On-board Robotic Multi-pinhole SPECT System for Region-of-interest (ROI) Imaging
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On-board image guidance, such as cone-beam CT (CBCT) and kV/MV 2D imaging, is essential in many radiation therapy procedures, such as intensity modulated radiotherapy (IMRT) and stereotactic body radiation therapy (SBRT). These imaging techniques provide predominantly anatomical information for treatment planning and target localization. Recently, studies have shown that treatment planning based on functional and molecular information about the tumor and surrounding tissue could potentially improve the effectiveness of radiation therapy. However, current on-board imaging systems are limited in their functional and molecular imaging capability. Single Photon Emission Computed Tomography (SPECT) is a candidate to achieve on-board functional and molecular imaging. Traditional SPECT systems typically take 20 minutes or more for a scan, which is too long for on-board imaging. A robotic multi-pinhole SPECT system was proposed in this dissertation to provide shorter imaging time by using a robotic arm to maneuver the multi-pinhole SPECT system around the patient in position for radiation therapy.
A 49-pinhole collimated SPECT detector and its shielding were designed and simulated in this work using the computer-aided design (CAD) software. The trajectories of robotic arm about the patient, treatment table and gantry in the radiation therapy room and several detector assemblies such as parallel holes, single pinhole and 49 pinholes collimated detector were investigated. The rail mounted system was designed to enable a full range of detector positions and orientations to various crucial treatment sites including head and torso, while avoiding collision with linear accelerator (LINAC), patient table and patient.
An alignment method was developed in this work to calibrate the on-board robotic SPECT to the LINAC coordinate frame and to the coordinate frames of other on-board imaging systems such as CBCT. This alignment method utilizes line sources and one pinhole projection of these line sources. The model consists of multiple alignment parameters which maps line sources in 3-dimensional (3D) space to their 2-dimensional (2D) projections on the SPECT detector. Computer-simulation studies and experimental evaluations were performed as a function of number of line sources, Radon transform accuracy, finite line-source width, intrinsic camera resolution, Poisson noise and acquisition geometry. In computer-simulation studies, when there was no error in determining angles (α) and offsets (ρ) of the measured projections, the six alignment parameters (3 translational and 3 rotational) were estimated perfectly using three line sources. When angles (α) and offsets (ρ) were provided by Radon transform, the estimation accuracy was reduced. The estimation error was associated with rounding errors of Radon transform, finite line-source width, Poisson noise, number of line sources, intrinsic camera resolution and detector acquisition geometry. The estimation accuracy was significantly improved by using 4 line sources rather than 3 and also by using thinner line-source projections (obtained by better intrinsic detector resolution). With 5 line sources, median errors were 0.2 mm for the detector translations, 0.7 mm for the detector radius of rotation, and less than 0.5° for detector rotation, tilt and twist. In experimental evaluations, average errors relative to a different, independent registration technique were about 1.8 mm for detector translations, 1.1 mm for the detector radius of rotation (ROR), 0.5° and 0.4° for detector rotation and tilt, respectively, and 1.2° for detector twist.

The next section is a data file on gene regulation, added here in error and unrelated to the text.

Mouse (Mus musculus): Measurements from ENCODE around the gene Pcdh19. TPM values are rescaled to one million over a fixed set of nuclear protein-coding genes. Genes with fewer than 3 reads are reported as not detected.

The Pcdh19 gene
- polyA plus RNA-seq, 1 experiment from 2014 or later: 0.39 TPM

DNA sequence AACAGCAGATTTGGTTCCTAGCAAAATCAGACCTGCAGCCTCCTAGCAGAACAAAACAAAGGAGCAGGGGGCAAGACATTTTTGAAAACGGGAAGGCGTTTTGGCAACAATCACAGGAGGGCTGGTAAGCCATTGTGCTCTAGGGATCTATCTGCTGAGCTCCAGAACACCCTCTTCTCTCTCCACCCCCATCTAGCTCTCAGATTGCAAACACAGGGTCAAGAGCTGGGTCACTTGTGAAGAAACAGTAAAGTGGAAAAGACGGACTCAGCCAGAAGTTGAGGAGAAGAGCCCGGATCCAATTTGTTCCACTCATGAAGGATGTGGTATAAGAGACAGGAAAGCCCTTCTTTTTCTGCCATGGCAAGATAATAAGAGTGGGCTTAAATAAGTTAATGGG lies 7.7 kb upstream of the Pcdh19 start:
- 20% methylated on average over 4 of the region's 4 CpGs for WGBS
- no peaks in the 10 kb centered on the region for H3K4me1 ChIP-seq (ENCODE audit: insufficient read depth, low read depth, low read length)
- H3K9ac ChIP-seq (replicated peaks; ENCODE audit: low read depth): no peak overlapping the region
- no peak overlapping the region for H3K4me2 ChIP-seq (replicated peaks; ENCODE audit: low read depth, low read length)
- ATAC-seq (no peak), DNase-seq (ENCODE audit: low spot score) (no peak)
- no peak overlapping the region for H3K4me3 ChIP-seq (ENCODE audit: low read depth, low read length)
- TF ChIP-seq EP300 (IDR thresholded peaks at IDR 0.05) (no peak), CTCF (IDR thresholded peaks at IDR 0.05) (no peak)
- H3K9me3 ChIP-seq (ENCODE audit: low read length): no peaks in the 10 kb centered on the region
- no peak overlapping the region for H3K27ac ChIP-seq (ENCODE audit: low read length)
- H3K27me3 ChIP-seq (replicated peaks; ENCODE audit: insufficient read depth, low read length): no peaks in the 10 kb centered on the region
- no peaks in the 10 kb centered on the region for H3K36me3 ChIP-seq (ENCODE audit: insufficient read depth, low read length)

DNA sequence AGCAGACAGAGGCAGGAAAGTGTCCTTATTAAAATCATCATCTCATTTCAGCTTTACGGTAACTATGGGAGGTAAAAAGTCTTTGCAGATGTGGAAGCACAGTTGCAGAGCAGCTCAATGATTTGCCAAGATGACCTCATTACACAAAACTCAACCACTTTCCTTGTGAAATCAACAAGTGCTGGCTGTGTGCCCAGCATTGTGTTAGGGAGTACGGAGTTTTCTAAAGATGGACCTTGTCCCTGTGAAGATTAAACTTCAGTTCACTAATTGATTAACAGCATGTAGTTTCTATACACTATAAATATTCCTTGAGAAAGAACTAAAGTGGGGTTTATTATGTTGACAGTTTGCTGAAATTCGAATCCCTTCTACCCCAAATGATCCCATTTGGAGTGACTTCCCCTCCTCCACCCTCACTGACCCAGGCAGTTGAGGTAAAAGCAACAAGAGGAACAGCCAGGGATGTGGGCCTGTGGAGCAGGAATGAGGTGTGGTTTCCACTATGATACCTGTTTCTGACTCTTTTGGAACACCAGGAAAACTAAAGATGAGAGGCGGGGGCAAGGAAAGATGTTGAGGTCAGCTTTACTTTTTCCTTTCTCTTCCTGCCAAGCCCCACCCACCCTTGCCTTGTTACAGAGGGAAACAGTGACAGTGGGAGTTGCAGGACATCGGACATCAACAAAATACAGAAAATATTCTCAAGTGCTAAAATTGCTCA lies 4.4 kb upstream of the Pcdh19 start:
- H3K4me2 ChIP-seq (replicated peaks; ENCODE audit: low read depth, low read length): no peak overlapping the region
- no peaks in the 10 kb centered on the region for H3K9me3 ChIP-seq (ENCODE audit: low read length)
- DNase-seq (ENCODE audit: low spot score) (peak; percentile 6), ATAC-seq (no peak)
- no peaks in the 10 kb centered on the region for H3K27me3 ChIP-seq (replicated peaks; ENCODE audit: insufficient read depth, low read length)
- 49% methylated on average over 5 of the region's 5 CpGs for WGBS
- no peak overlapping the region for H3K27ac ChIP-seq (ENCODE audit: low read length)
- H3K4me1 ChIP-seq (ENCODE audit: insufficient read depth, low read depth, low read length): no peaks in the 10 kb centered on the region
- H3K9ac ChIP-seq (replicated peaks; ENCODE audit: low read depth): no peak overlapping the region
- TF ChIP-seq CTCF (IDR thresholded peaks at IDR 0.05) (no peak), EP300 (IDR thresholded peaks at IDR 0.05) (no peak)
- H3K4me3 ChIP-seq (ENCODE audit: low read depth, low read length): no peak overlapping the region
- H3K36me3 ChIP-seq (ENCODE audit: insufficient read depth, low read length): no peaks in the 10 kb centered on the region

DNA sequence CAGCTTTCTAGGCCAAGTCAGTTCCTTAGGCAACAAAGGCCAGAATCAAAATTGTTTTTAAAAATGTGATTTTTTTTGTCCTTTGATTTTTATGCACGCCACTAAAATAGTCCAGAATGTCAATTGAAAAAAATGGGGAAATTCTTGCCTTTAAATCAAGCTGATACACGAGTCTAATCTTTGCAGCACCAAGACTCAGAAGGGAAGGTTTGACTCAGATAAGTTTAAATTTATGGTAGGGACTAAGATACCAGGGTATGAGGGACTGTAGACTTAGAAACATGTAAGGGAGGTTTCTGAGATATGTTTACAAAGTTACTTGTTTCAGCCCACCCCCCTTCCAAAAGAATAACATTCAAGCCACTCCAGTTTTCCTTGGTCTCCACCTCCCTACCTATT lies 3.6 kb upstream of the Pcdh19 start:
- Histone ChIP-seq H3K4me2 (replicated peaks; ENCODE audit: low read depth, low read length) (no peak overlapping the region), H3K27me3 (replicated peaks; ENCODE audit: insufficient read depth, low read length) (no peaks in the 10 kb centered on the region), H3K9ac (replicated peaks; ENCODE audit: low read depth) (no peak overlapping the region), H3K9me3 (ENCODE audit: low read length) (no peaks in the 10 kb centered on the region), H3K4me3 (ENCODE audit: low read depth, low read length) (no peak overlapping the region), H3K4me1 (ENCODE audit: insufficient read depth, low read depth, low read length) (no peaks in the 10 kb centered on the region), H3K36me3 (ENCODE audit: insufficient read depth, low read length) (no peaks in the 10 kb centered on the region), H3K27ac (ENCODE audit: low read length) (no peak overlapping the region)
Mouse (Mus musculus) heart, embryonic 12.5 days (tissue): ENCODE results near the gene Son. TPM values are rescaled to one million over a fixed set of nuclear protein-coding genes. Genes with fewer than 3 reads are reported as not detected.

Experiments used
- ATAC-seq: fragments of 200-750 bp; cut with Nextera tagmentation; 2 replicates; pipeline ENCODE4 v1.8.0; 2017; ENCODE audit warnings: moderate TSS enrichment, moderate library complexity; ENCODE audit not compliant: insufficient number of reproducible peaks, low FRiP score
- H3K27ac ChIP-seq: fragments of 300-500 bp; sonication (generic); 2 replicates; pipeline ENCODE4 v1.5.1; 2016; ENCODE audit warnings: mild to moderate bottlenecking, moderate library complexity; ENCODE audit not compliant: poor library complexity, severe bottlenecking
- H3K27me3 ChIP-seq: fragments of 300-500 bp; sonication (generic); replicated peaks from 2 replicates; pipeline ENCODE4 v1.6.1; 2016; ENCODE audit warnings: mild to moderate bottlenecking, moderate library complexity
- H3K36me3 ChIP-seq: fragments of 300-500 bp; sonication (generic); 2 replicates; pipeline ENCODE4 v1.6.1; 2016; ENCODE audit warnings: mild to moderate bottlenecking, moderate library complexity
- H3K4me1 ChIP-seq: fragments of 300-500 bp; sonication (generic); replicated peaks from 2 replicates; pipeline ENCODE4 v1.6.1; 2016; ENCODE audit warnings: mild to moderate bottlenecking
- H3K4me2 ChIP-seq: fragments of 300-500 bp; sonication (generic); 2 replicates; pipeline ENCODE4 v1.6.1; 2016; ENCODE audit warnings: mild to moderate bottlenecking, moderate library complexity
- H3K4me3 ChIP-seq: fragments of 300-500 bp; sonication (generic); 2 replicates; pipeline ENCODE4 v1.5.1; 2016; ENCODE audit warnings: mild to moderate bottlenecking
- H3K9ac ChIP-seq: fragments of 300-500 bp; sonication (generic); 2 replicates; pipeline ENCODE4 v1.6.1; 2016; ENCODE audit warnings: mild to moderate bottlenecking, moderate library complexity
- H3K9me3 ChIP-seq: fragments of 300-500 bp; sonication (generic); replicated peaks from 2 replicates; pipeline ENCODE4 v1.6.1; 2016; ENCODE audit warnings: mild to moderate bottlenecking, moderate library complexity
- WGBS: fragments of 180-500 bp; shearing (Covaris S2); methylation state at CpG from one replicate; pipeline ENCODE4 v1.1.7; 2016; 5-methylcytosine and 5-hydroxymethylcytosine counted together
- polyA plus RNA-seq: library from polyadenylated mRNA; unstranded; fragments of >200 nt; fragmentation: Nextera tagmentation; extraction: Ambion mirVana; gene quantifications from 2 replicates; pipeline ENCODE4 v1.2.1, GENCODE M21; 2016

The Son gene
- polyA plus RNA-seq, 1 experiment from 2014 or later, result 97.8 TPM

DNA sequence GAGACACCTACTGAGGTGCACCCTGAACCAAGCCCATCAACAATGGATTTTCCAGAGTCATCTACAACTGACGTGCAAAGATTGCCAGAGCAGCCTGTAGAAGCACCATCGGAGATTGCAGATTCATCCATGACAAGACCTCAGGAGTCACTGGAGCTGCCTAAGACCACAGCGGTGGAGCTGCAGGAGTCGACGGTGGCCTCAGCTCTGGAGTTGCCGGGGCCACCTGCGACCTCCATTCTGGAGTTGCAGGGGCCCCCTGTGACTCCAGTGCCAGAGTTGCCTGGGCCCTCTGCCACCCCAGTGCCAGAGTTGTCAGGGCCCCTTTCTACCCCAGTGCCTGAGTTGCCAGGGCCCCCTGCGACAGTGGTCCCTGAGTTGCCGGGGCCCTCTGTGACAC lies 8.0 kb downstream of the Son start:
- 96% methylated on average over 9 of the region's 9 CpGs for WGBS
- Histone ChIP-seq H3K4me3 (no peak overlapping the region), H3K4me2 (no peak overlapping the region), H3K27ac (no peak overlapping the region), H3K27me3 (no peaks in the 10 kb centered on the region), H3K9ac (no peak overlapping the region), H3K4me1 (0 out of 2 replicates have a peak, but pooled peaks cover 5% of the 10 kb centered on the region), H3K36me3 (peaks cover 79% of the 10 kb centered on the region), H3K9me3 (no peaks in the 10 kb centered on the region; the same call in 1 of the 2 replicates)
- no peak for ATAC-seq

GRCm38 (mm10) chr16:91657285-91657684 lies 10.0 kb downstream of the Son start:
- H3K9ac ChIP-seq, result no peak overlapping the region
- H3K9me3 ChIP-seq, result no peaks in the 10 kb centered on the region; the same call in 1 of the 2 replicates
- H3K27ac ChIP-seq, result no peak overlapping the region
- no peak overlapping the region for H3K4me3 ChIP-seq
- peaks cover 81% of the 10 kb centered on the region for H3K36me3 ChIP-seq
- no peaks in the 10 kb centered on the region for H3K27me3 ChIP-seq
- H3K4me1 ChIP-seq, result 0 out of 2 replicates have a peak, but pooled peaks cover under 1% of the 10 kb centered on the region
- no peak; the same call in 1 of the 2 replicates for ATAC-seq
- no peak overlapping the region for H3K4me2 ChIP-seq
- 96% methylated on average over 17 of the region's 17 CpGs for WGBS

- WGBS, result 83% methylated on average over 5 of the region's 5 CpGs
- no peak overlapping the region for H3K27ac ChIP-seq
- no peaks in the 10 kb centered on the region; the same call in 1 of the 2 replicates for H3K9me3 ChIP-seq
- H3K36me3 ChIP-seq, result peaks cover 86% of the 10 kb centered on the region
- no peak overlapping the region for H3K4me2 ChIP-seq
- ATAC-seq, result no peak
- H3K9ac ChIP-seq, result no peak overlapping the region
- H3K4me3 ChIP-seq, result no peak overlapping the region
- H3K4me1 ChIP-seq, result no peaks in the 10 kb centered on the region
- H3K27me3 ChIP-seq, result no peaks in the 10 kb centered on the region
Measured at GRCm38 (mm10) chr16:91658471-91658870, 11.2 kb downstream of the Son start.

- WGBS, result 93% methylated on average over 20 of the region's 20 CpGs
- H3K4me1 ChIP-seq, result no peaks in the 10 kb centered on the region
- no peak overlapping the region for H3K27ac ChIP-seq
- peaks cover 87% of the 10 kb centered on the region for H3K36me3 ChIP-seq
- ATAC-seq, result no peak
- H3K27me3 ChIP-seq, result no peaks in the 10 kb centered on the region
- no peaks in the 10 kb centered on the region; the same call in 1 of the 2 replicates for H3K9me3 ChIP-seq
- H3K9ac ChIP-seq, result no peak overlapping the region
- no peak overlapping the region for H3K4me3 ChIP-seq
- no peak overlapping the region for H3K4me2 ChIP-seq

Simulation studies were performed to investigate the improvement of imaging sensitivity and accuracy of hot sphere localization for breast imaging of patients in prone position. A 3D XCAT phantom was simulated in the prone position with nine hot spheres of 10 mm diameter added in the left breast. A no-treatment-table case and two commercial prone breast boards, 7 and 24 cm thick, were simulated. Different pinhole focal lengths were assessed for root-mean-square-error (RMSE). The pinhole focal lengths resulting in the lowest RMSE values were 12 cm, 18 cm and 21 cm for no table, thin board, and thick board, respectively. In both no table and thin board cases, all 9 hot spheres were easily visualized above background with 4-minute scans utilizing the 49-pinhole SPECT system while seven of nine hot spheres were visible with the thick board. In comparison with parallel-hole system, our 49-pinhole system shows reduction in noise and bias under these simulation cases. These results correspond to smaller radii of rotation for no-table case and thinner prone board. Similarly, localization accuracy with the 49-pinhole system was significantly better than with the parallel-hole system for both the thin and thick prone boards. Median localization errors for the 49-pinhole system with the thin board were less than 3 mm for 5 of 9 hot spheres, and less than 6 mm for the other 4 hot spheres. Median localization errors of 49-pinhole system with the thick board were less than 4 mm for 5 of 9 hot spheres, and less than 8 mm for the other 4 hot spheres.